Showing posts from 2013

Merry Christmas with Special guest Kathi Macias

I must admit that Christmas Eve has always been my favorite time of year. When I was a child it seemed “magical,” as we waited for Santa to bring us the gifts we would open the next morning. I know now, that though Jesus most likely wasn’t born on the night of December 24, the real gift of Christmas is what we celebrate on this most loved of holidays. I also know, as a former biblical counselor on a large church staff, that this is the time of year that heightens all our emotions–whether joyous or heart-wrenching. Right now I can’t help but think of the many families who have been impacted by various tragedies throughout this past year, particularly school shootings or other crimes involving our beloved children. Regardless of where they stand on the purpose for Christ’s birth, this has got to be the most difficult time for them that any human can experience. We’ve all lost loved ones at some point in our lives, but our children? No pain can compare–except perhap

Lots of Decor, But No Context by Susan J. Reinhardt

We hear a lot about generics these days. Everything from prescription drugs to clothing has a no-name brand. The big draw is the lower price tag. I've discovered another kind of generic: the generic holiday. Decorations adorn stores without the context of its meaning. In one store, the decorations were linked with the word, "dream." Ah yes, dream of those clothes and household items, and put them in your cart. I'm sad today. I miss the Christmas Carols playing, the Merry Christmas greetings, the warmth of society celebrating one of the singular events in history - the birth of Jesus. We're left with the trappings of a holy-day, stripped bare of its meaning. As a believer, I've committed to keep things in context. While I enjoy the decor and the fun, I'm in awe of the greatest gift I've ever received: forgiveness and a relationship with the One who created heaven and earth, Jesus Christ. Writers and Readers: Has &quo

Special Guest Murray Pura - The Prayer Tree

Joining us today is friend and author Murray Pura to bring us an inspiring devotional. THE PRAYER TREE A person can pray anywhere or should feel free to pray anywhere. But sometimes it helps to have a special place to go to, a spot that helps you quiet your mind and focus your thoughts. Some people like churches, some like gardens, others like porches, still others prefer a walk along a path or a ride on horseback through a field of tall grass. Jesus liked lonely places away from people and when in Jerusalem preferred the Garden of Gethsemane on the Mount of Olives. When my children were young they had a prayer tree.             There were two prayer trees actually. One in the woods only a few hundred feet by the home we lived in when they were five and three. Another up a mountainside when they were twelve and ten. The first one was always arrived at after a long walk in the woods that included visiting horses in a wooden corral and looking for deer antlers and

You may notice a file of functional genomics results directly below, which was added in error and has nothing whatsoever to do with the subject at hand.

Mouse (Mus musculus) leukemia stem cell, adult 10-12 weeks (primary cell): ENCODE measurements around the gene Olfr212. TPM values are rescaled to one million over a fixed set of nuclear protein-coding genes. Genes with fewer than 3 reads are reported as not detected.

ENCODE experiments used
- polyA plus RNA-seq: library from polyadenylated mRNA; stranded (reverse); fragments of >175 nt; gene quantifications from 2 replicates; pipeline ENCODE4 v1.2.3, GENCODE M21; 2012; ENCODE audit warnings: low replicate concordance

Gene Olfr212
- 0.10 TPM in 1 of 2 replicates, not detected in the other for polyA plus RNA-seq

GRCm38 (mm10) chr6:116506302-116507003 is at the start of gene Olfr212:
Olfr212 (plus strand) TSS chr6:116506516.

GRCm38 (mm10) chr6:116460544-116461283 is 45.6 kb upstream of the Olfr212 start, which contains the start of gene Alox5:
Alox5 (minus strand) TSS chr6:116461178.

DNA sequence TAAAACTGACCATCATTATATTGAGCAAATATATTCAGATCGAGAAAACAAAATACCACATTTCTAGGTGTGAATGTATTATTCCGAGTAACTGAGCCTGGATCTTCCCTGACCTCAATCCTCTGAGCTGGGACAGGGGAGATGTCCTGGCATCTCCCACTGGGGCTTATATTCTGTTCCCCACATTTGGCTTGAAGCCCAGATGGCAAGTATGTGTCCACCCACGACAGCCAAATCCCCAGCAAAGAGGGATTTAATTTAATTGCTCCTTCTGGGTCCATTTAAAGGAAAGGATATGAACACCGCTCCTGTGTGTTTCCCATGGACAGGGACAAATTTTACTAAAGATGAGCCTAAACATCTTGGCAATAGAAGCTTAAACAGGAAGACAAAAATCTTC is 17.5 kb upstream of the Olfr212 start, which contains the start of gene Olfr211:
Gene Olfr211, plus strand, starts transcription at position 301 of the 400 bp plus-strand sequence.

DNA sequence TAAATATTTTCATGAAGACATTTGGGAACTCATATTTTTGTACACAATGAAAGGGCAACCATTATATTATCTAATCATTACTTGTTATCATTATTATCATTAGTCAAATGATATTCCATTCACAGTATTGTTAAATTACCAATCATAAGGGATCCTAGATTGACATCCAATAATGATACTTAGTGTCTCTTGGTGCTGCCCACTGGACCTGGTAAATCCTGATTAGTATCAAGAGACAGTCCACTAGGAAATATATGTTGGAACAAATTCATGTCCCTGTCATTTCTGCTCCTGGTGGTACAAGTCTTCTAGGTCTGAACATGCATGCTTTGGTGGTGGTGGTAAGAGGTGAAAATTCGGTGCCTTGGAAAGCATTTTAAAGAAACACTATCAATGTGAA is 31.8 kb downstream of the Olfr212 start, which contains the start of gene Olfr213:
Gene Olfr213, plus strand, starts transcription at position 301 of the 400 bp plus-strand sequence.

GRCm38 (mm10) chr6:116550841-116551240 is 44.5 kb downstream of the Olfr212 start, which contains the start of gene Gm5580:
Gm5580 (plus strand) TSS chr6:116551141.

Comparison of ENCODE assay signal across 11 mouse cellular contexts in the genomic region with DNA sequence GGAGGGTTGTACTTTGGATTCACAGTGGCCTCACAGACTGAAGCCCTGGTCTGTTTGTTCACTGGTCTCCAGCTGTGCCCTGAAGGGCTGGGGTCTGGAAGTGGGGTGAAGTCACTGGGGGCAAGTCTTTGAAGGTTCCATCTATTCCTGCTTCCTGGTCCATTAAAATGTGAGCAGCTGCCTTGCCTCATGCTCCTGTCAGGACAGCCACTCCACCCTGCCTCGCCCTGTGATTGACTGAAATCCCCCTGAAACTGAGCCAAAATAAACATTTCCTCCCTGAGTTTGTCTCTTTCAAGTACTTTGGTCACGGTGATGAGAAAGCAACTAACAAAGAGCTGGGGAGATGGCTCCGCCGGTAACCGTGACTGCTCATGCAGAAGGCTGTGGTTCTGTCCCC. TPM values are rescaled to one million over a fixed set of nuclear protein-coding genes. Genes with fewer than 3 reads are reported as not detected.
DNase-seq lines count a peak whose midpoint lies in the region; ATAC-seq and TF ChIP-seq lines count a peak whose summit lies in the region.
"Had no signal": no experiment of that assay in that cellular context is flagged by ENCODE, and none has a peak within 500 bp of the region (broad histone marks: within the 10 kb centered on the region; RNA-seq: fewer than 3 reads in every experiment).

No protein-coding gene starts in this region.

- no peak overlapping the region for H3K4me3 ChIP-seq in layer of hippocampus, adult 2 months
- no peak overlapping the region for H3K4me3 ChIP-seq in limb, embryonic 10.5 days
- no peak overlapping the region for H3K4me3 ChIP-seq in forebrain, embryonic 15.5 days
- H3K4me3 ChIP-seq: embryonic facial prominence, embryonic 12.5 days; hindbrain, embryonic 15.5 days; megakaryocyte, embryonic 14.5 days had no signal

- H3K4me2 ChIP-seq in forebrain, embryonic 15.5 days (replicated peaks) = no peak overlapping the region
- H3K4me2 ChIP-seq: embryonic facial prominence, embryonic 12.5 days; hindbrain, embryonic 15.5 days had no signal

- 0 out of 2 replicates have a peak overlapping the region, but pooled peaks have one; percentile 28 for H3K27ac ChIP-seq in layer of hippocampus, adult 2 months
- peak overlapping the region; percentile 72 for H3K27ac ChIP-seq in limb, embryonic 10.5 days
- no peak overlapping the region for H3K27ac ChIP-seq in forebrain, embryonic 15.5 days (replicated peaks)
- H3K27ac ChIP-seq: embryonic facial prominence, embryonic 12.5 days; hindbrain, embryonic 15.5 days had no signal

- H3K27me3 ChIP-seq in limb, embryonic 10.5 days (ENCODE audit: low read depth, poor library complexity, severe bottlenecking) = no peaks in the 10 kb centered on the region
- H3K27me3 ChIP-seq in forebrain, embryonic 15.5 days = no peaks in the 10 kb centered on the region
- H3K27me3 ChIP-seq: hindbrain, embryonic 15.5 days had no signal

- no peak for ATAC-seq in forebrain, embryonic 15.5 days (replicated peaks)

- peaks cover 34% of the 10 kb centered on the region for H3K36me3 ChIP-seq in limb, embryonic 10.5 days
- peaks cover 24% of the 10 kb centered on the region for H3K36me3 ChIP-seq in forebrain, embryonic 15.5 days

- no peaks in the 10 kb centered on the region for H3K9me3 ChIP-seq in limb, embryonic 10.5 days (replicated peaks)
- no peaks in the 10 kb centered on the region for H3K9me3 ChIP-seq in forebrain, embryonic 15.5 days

Pearl Harbor Anniversary and Giveaways!

USS Arizona during the Pearl Harbor attack. Today marks 72 years since the Japanese attack on Pearl Harbor on December 7th 1941. The surprise attack has been the subject of much disagreement and discussion and was the determining factor that pulled the United States of America into WWII. To commemorate this day, I've asked several Christian historical authors to share what they learned while studying for their WWII novels. Please welcome special guests, Cara Putnam, Patty Smith Hall,  Sarah Sundin and Murray Pura: What drew you to write about Pearl Harbor/WWII? Patty: My daughters. When the movie Pearl Harbor came out, both my girls were fascinated by the history of that era, and as a history buff, I wanted them to know how women played a part in the war effort. It was when I was looking through a book on women’s roles in the war that I found a small paragraph on girl pilots. From that moment on, I was hooked! Cara: I’ve long been fascinated by WWII. As I bega

Special Guest Anne Baxter Campbell Devotional on the Lost Coin

Anne in period costume Friend and author Anne Baxter Campbell joins us today with a devotional on the Lost Coin. If you enjoy this devotional, check out her blog where she shares sermonettes and devotionals. "Or what woman, if she has ten silver coins and loses one coin, does not light a lamp and sweep the house and search carefully until she finds it? When she has found it, she calls together her friends and neighbors, saying, 'Rejoice with me, for I have found the coin which I had lost.'" Luke 15:8-9 The word used in the Greek for "silver coin" was "drachma," which amounted to a day's wages for a typical worker. When a Jewish maiden married, her husband would pay a bride price, usually several silver drachmas (or the Jewish equivalent, a half-shekel coin). The woman would string them and wear them across her forehead. These coins were sort of her insurance policy. If her husband